Brewery Blocks in Portland, home of Perkins Coie LLC
Brewery Blocks in Portland, home of Perkins Coie LLC

When I retired I had worked for Perkins Coie LLC for a period of 14 years and with the same attorney during those years. Although almost young enough to be my son, we established a great working relationship and built a rapport with one another creating the best employment situation I had ever had. My “partner” wanted someone to take care of his every need, and I did. Fortunately, this included what I’ve described above–drafting, managing case files, research, and more.

While working for him, I would be assigned at least one or two other attorneys to support, but not to the level that I enjoyed. Yet, it was manageable.

My primary relationship brought me to a new practice area, insolvency and reorganization. Yes, it’s usually called bankruptcy but times they were a-changing and trendy new names were popping up everywhere. We did work on both sides of the bankruptcy case, debtor and creditor, and we represented clients, such as The Boeing Company, WARN Industries, banks, investment bankers, real estate firms, and once in a while individuals.

The greatest challenge was the largest case I had ever worked on. This case came about for the saddest of reasons, accusations against the Catholic church and its priests for sexual abuse charges by former students and parishioners. In the end, we represented a committee formed to protect the property rights of individual parishes so that the church was not able to claim those properties as titled to the archdiocese. Under the protection of this committee were 120 something parishes across Oregon.

It was gratifying knowing we were working hard to protect properties in place and serving the parishes for sometimes over 100 years. Parishioners attending in the 1980s were, in some cases, descendants of those who founded the parish and donated land and money to build the facilities and support them.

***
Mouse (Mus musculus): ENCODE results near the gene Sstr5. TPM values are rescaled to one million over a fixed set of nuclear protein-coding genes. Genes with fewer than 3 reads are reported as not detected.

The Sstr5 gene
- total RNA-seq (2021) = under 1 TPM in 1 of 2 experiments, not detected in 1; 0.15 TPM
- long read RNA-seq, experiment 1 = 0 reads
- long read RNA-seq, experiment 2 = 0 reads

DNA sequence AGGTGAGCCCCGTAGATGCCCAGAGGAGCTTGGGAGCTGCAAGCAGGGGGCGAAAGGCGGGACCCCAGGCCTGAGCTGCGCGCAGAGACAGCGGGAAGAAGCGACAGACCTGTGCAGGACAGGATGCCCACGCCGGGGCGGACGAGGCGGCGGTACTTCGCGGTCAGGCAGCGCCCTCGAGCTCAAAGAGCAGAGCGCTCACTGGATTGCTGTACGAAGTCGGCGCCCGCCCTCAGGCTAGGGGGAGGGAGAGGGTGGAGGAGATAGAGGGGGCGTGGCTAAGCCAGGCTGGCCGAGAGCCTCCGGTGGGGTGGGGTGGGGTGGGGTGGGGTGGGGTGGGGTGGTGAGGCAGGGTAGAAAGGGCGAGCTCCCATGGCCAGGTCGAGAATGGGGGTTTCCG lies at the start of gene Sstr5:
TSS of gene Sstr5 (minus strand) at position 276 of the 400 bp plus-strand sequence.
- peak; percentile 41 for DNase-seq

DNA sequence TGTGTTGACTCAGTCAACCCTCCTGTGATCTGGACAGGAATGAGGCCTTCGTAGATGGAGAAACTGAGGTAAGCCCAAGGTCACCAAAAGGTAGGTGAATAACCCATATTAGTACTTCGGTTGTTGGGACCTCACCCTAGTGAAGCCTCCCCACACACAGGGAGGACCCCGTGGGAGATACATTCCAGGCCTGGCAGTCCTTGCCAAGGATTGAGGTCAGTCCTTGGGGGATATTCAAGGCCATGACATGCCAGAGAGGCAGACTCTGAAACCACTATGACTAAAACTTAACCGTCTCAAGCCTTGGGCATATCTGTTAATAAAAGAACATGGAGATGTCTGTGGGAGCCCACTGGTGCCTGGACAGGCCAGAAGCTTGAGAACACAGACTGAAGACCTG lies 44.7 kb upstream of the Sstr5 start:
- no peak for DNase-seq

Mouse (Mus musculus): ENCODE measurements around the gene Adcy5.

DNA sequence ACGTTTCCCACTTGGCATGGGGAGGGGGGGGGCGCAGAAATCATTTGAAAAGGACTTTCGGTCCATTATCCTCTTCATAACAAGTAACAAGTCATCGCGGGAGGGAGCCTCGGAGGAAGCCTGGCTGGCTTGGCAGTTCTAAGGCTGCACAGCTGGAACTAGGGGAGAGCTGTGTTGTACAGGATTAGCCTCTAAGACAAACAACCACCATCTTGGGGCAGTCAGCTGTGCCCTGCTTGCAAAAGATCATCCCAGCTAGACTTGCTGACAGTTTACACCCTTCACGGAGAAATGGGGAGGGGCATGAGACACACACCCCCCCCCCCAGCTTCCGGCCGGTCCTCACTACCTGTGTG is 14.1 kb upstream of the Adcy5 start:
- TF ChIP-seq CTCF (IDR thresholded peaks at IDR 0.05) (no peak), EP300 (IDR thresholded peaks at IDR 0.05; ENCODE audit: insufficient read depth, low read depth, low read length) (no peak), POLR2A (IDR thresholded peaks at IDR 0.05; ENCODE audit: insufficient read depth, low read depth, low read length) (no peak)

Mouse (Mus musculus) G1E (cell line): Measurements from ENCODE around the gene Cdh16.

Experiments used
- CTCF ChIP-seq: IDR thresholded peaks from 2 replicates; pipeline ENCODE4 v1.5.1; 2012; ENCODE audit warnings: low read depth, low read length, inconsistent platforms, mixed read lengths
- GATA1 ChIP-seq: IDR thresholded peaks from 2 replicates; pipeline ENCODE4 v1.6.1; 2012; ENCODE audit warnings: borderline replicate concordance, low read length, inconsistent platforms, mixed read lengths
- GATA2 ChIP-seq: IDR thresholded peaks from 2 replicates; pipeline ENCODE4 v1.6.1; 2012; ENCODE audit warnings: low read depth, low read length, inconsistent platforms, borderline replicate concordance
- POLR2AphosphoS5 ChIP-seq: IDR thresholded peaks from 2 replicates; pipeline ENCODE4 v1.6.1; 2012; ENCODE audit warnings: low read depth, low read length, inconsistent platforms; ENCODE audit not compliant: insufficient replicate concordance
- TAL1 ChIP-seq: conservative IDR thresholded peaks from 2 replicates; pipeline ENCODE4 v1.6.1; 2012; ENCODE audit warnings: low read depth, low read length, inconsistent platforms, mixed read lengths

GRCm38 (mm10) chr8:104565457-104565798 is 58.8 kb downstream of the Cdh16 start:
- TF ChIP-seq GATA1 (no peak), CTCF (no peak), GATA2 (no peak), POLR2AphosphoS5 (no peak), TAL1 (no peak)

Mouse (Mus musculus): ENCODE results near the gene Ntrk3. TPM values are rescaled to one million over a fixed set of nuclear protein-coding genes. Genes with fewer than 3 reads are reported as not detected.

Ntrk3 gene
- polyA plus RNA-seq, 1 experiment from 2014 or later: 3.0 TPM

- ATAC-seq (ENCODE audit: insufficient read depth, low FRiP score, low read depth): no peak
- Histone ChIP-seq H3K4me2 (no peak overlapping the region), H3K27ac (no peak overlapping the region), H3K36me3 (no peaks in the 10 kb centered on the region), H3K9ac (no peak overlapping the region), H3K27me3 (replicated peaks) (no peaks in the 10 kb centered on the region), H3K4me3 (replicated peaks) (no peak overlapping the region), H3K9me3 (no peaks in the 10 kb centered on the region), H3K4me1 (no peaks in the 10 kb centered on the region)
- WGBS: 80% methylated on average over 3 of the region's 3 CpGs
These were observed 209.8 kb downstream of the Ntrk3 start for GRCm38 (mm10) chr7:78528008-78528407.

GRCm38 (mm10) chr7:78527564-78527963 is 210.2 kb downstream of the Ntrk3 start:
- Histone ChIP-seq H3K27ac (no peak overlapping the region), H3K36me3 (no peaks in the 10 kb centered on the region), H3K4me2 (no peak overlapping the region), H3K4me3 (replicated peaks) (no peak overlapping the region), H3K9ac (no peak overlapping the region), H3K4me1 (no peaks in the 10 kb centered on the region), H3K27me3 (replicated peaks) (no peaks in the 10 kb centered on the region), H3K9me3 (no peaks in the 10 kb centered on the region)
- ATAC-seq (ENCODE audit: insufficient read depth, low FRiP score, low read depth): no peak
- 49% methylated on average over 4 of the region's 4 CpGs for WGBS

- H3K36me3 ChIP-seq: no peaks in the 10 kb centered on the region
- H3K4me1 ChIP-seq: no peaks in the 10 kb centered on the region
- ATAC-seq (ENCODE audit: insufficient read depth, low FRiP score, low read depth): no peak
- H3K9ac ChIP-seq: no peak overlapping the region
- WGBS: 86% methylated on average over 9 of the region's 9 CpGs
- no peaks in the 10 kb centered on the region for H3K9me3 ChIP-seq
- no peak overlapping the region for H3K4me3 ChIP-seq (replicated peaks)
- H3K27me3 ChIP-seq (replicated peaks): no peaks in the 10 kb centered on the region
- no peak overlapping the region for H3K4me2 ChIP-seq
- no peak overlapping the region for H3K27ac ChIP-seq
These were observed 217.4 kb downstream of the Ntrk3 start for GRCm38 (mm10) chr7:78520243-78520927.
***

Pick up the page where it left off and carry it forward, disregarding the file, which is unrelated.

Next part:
One of the best benefits this firm offered was a three-month sabbatical consisting of your accumulated vacation for that year with two months added on as a “bonus.” I dreamed about this on my commute. The pleasure of having three months to do with as you pleased!

My time came and I began my sabbatical in early July of 2005. When time came to return to work in October, Bob mentioned rather casually he certainly appreciated my mood and temperament when I wasn’t going in and spending my days with “those lawyers.” I laughed and said I could understand that. Then he said, “I think you should go back and give your notice of retirement.”

Steve Hedberg, Managing Partner at Perkins Coie LLC-Portland, and me on the big day
Steve Hedberg, Managing Partner at Perkins Coie LLC-Portland, and me on the big day

It took a few months as the firm policy read that if I gave notice before December 15th, I would not receive my annual bonus or retirement contribution. I told Bob I wasn’t walking away from those two healthy chunks, and so it was in February 2006, I walked away and never looked back.

Finally, I could begin my dream. I could write what I wanted to write when I wanted to write it. Although it took several months to settle into the business of writing my memoir, maintaining a blog, and all that falls under the umbrella labeled “building a platform,” ten years later I still love what I do with my days and sometimes my nights. Nothing could be better.


Timeline Story: 4. Putting a Love of Words and Writing to Work — November 4, 2015

Timeline Story: 4. Putting a Love of Words and Writing to Work

This is the fourth post in a series sharing my Timeline Story, a look at the events, experiences and occupations that have contributed to shaping my business and writing life to the present. The first post is found at this link, second here, and the third here.